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Posted by on May 14, 2011 in Economy, International, Law, Media, Places, Politics, Science & Technology, Society | 1 comment

America’s Romantic Economic View of the European Lifestyle (Gazeta Wyborcza, Poland)

For Americans who yearn for life in Europe, with its more generous social safety net and strict rules for firing employees, columnist Andrzej Lubowski of Poland’s Gazeta Wyborcza has some disheartening news: the idyllic lifestyle Europeans have come to expect is in its death throes.

For Gazeta Wyborcza, Andrzej Lubowski writes in part:

“There is nothing more enjoyable than an evening stroll in early summer along the Rhine in Basel, while watching young men, women and entire families float along the swift current of the water in their inner tubes. … No one’s in a hurry. Seriously – no one. People still walk in Europe. Older people often walk with hands folded behind their backs, with one hand clasping the opposite wrist.”

This idyllic picture is from the book The European Dream: How Europe’s Vision of the Future Is Quietly Eclipsing the American Dream, written by Jeremy Rifkin, an American. It was published in Poland over five years ago.

Europe also seduced Steven Hill, which was revealed in an interview published in Gazeta Wyborcza’s special Christmas edition. His book has almost the same title: Europe’s Promise. Why the European Way Is the Best Hope in an Insecure Age.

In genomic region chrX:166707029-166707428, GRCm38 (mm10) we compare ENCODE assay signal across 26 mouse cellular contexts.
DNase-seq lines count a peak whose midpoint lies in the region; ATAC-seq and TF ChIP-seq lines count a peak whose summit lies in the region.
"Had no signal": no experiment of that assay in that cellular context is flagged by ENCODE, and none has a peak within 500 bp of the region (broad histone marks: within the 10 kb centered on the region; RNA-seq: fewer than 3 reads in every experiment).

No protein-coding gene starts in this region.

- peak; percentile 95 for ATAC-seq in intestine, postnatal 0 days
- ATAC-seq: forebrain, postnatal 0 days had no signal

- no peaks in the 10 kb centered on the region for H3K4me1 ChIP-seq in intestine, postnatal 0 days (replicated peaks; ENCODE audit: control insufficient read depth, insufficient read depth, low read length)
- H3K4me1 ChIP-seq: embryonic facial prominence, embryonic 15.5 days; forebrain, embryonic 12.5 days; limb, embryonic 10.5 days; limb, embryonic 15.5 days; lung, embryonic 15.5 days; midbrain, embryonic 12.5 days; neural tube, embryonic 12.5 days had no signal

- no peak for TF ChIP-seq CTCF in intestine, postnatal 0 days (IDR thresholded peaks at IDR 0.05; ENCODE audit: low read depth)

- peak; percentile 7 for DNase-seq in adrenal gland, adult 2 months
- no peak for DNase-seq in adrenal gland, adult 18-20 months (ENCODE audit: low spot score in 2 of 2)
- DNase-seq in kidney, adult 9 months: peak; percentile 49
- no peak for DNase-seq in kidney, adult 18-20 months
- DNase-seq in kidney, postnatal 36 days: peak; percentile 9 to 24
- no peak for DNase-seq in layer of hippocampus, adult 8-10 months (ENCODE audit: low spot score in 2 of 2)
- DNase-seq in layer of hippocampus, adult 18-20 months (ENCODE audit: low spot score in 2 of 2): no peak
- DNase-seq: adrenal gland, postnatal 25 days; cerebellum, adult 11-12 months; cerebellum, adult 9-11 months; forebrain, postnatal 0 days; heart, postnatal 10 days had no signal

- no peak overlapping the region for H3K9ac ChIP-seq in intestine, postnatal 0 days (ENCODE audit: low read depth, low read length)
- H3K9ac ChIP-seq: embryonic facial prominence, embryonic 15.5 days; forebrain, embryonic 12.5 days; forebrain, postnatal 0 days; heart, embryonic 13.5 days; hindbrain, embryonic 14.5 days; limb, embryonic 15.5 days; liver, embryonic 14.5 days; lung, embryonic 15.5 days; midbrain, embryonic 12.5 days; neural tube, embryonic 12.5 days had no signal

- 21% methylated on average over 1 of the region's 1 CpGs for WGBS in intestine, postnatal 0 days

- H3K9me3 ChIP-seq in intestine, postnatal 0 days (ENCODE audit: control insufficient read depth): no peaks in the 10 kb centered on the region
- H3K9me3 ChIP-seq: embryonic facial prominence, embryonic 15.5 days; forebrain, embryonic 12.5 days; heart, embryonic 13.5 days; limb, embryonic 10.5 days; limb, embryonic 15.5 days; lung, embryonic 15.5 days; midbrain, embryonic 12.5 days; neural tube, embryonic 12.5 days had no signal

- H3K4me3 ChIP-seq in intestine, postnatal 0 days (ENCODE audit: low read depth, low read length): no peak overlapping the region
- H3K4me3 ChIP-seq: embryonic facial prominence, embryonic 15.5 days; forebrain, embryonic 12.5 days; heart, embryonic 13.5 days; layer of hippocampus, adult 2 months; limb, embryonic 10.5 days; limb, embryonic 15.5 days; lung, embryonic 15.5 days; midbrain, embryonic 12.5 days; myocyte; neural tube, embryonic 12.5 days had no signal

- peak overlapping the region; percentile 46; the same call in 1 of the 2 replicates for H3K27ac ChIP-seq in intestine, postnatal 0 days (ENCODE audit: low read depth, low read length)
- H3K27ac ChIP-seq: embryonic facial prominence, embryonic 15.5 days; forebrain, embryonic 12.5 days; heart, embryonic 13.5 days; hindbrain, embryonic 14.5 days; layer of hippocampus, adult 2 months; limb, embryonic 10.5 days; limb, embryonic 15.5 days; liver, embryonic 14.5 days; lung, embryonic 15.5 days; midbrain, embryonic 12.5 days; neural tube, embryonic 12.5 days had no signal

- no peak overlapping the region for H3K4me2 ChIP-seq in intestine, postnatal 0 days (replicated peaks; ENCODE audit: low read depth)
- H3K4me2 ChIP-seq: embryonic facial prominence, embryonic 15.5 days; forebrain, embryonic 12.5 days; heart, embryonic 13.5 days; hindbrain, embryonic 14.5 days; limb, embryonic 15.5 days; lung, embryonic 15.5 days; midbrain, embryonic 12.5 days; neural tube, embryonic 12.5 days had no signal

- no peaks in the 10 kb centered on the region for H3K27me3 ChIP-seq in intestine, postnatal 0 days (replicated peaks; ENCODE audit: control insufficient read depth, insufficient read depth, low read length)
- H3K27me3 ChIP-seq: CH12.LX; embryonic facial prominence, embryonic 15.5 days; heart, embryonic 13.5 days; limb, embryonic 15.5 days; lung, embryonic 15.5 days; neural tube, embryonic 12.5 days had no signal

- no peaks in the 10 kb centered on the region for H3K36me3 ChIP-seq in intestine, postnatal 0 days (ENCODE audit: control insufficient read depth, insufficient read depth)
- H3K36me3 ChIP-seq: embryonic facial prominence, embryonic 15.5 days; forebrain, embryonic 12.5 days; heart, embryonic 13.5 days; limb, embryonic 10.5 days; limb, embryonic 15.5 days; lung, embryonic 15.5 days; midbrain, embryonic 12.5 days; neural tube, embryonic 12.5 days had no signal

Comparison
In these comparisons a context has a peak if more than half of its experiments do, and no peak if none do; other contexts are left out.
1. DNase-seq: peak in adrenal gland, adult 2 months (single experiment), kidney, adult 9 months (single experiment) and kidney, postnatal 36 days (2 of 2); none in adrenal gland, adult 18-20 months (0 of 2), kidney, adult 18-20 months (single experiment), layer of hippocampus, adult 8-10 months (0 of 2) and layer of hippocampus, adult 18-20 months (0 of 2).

Hill says: “American companies responded to the crisis by slashing jobs, while European firms divided the available work among employees so that there was enough work for everyone.” Which ones, where and how, I ask?

Hill doesn’t seem to have noticed monumental problems facing Europe, or the range of evidence suggesting that the idea of European superiority has little in common with reality.

According to a report published in late February by Citygroup, a picture of a gradually marginalized Europe emerges. In 1970, Western Europe accounted for 28 percent of world’s GDP, today it’s 19 percent. Citygroup economists predict that by 2030, it will shrink to 11 percent and by mid-century, it will only be 7 percent – less than the share of Latin America and Africa. That’s because Europe is loosing its capability to compete.

READ ON AT WORLDMEETS.US, your most trusted translator and aggregator of foreign news and views about our nation.

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